HIV and Dementia
What is HIV-linked dementia?
HIV/AIDS affects many of the body's organ systems, including the brain and nervous
system. Most people don't know that HIV actually makes its way to the brain early
in the disease process. HIV encephalopathy is caused by HIV spreading in the brain
and harming it. It is one cause of dementia in people who have HIV. The greater the
spread of infection in the brain and the more damage that results, the worse the dementia
AIDS dementia is also called AIDS dementia complex or HIV-related dementia. It is
a serious result of HIV infection. It is most often seen in advanced stages of the
What causes HIV-linked dementia?
When HIV spreads to the brain, it causes inflammation and damage to brain cells. Unchecked
over time, it will often cause nervous system problems or thinking problems that lead
to dementia. The greater the spread of infection in the brain and the greater the
damage that results, the worse the dementia symptoms become. People with HIV may also
become infected with other organisms, such as cytomegalovirus and toxoplasmosis. They
can also develop cancer, such as lymphoma of the central nervous system. Each of these
infections or health problems can cause a drop in mental function, very much like
that caused by HIV.
What are the symptoms of HIV-linked dementia?
These are symptoms seen with HIV-related dementia:
Trouble concentrating or staying focused
Trouble speaking clearly or accurately
Lack of interest in activities you used to enjoy
Slow loss of motor skills, or less coordination
Rapid changes in mood
These symptoms may look like other health problems. Always see your healthcare provider
for a diagnosis.
How is HIV-linked dementia diagnosed?
Your healthcare provider will ask about your past health. You will also have a full
nervous system and sensory exam. You may also need these tests:
Mental status test. This is a brief and simple test of memory and some other common thinking skills.
It is often part of a full nervous system exam.
Basic tests of physical abilities or movement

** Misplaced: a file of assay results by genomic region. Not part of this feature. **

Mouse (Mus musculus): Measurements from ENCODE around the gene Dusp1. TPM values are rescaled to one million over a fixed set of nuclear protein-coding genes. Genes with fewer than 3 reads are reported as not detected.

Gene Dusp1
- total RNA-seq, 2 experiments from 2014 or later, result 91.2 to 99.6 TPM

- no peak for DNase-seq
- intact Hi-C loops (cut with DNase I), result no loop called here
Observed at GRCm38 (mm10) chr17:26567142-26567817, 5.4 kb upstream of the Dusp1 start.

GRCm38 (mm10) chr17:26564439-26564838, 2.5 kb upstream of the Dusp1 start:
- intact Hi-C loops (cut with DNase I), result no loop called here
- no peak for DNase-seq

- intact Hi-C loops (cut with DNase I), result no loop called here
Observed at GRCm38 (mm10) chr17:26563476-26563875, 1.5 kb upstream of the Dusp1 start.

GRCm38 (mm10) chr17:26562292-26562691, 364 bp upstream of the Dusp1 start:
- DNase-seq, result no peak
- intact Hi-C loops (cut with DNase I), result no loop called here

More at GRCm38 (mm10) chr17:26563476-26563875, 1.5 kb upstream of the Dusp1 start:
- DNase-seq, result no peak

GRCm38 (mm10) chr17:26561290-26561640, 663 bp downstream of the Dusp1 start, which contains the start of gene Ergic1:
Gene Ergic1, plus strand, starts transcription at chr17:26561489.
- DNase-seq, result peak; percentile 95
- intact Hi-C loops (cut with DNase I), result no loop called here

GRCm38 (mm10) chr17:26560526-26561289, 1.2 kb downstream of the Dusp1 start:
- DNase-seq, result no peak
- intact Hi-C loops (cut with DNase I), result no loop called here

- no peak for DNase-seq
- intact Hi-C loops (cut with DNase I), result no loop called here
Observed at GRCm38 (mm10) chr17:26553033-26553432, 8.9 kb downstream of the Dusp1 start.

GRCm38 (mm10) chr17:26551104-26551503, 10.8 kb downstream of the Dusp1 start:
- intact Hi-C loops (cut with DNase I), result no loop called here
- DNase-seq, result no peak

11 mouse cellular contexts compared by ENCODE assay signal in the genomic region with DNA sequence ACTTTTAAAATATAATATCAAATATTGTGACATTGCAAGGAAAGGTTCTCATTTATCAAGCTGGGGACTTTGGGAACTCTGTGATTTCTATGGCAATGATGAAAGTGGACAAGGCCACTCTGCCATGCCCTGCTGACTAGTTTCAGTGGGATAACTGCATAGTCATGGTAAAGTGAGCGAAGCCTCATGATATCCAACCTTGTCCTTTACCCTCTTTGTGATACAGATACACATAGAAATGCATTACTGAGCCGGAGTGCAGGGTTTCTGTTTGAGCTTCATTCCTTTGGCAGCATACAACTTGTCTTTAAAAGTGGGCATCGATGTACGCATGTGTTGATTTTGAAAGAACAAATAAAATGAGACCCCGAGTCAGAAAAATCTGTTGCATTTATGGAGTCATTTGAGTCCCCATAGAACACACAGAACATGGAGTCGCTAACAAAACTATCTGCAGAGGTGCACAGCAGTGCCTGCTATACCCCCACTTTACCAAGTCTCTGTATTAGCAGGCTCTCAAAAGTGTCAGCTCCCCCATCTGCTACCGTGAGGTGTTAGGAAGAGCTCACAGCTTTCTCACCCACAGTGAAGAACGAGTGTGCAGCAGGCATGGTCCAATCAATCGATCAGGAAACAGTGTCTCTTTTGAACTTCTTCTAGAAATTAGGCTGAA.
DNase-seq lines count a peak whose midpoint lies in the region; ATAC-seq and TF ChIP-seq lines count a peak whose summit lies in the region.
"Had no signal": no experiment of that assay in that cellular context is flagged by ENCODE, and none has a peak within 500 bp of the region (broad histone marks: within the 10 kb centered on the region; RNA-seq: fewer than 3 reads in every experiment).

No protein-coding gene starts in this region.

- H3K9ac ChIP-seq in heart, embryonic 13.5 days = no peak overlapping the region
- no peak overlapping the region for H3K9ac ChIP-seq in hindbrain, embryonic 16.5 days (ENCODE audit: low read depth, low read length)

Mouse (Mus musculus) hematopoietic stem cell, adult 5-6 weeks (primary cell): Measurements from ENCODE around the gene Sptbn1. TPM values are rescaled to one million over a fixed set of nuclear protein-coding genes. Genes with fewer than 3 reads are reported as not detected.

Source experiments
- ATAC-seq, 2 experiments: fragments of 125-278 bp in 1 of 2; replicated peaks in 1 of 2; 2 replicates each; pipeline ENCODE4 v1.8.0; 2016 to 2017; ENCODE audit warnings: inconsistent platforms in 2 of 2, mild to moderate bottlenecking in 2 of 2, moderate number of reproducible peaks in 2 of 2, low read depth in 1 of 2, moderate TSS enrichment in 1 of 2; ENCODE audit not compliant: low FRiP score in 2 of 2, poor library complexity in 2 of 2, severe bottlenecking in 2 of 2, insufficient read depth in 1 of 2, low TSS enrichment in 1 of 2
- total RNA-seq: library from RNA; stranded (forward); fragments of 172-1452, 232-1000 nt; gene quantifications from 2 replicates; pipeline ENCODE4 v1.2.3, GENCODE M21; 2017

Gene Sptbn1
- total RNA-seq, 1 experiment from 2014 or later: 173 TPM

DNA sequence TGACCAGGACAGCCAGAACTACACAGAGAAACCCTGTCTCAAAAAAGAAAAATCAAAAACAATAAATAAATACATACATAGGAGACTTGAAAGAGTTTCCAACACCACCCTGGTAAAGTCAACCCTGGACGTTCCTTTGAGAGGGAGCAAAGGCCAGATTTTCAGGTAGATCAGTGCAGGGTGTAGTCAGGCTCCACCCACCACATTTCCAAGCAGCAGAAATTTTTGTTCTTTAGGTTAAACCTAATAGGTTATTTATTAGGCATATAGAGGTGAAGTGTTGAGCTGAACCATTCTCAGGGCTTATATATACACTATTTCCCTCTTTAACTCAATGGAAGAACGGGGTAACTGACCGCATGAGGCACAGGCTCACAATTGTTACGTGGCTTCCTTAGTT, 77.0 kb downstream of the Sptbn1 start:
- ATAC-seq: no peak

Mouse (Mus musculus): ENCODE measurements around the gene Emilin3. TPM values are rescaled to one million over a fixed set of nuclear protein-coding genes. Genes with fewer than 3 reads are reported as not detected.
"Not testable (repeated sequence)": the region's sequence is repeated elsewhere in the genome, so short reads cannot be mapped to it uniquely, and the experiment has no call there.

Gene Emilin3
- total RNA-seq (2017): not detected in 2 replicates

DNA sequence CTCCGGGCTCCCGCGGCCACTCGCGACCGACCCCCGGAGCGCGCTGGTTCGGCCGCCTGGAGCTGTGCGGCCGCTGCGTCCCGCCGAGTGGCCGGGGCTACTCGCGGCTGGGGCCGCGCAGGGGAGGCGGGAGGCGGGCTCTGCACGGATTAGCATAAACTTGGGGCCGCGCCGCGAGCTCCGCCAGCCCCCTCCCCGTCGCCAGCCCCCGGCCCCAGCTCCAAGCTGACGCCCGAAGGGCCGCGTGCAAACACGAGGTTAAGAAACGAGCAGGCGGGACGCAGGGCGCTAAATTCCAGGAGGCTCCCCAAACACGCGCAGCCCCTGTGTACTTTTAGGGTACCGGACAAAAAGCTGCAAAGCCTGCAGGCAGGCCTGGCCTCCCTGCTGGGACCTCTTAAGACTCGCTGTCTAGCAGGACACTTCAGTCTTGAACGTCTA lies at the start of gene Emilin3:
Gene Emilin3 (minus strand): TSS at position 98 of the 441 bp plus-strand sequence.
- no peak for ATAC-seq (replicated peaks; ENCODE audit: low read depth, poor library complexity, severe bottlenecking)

MRI. This imaging test uses a combination of large magnets, radio waves, and a computer
to make detailed images of organs and structures in the body.
CT scan. This imaging test uses a combination of X-rays and computer technology to make images of
any part of the body, such as the bones, muscles, fat, and organs. CT scans are more
detailed than X-rays.
Spinal fluid test. During this procedure, a healthcare provider puts a hollow needle into the lower
back (lumbar spine).
How is HIV-linked dementia treated?
Treatment will depend on your symptoms, age, and general health. It will also depend
on how severe the condition is.
Treatment often involves:
Antiretroviral therapy. This treatment helps to control the HIV in the body and allows the body to try to
reverse some of the damage. It can sometimes help ease dementia symptoms. The best
way to prevent dementia is to take antiretroviral medicines from the time you are
diagnosed with HIV/AIDS diagnosis until you have an "undetectable" HIV viral load.
Substance or alcohol abuse counseling. People with HIV who abuse drugs or alcohol can have more severe dementia symptoms.
Prescription medicines. Along with other medicines you take for AIDS symptoms, your healthcare provider may
give you antidepressants, antipsychotics, or stimulants. Deciding on which one will
depend on what may be causing your dementia.
Lifestyle changes. A structured routine will help you to deal with some of the symptoms of dementia.